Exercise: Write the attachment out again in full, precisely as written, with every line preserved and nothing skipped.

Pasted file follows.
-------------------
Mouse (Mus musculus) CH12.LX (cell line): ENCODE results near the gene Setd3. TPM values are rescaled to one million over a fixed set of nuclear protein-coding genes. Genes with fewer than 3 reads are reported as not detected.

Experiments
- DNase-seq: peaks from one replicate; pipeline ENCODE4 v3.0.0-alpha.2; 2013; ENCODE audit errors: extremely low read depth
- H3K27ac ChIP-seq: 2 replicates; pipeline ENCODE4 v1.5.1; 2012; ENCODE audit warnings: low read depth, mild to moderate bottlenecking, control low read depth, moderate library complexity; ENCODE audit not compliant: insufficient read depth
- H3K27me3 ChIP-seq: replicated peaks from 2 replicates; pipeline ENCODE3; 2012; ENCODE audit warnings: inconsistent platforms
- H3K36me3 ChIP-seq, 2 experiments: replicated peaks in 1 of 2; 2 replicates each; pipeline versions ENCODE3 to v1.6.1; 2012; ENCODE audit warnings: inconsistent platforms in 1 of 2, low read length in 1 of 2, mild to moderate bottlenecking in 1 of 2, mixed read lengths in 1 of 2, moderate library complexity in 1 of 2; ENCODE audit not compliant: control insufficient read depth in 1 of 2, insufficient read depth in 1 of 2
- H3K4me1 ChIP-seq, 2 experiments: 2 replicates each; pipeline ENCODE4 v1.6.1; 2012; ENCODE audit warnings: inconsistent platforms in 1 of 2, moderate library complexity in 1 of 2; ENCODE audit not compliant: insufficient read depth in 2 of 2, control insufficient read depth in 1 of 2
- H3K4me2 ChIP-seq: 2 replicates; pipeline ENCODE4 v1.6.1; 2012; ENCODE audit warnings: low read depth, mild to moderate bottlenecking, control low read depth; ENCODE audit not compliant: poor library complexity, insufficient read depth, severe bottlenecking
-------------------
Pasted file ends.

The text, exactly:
Mouse (Mus musculus) CH12.LX (cell line): ENCODE results near the gene Setd3. TPM values are rescaled to one million over a fixed set of nuclear protein-coding genes. Genes with fewer than 3 reads are reported as not detected.

Experiments
- DNase-seq: peaks from one replicate; pipeline ENCODE4 v3.0.0-alpha.2; 2013; ENCODE audit errors: extremely low read depth
- H3K27ac ChIP-seq: 2 replicates; pipeline ENCODE4 v1.5.1; 2012; ENCODE audit warnings: low read depth, mild to moderate bottlenecking, control low read depth, moderate library complexity; ENCODE audit not compliant: insufficient read depth
- H3K27me3 ChIP-seq: replicated peaks from 2 replicates; pipeline ENCODE3; 2012; ENCODE audit warnings: inconsistent platforms
- H3K36me3 ChIP-seq, 2 experiments: replicated peaks in 1 of 2; 2 replicates each; pipeline versions ENCODE3 to v1.6.1; 2012; ENCODE audit warnings: inconsistent platforms in 1 of 2, low read length in 1 of 2, mild to moderate bottlenecking in 1 of 2, mixed read lengths in 1 of 2, moderate library complexity in 1 of 2; ENCODE audit not compliant: control insufficient read depth in 1 of 2, insufficient read depth in 1 of 2
- H3K4me1 ChIP-seq, 2 experiments: 2 replicates each; pipeline ENCODE4 v1.6.1; 2012; ENCODE audit warnings: inconsistent platforms in 1 of 2, moderate library complexity in 1 of 2; ENCODE audit not compliant: insufficient read depth in 2 of 2, control insufficient read depth in 1 of 2
- H3K4me2 ChIP-seq: 2 replicates; pipeline ENCODE4 v1.6.1; 2012; ENCODE audit warnings: low read depth, mild to moderate bottlenecking, control low read depth; ENCODE audit not compliant: poor library complexity, insufficient read depth, severe bottlenecking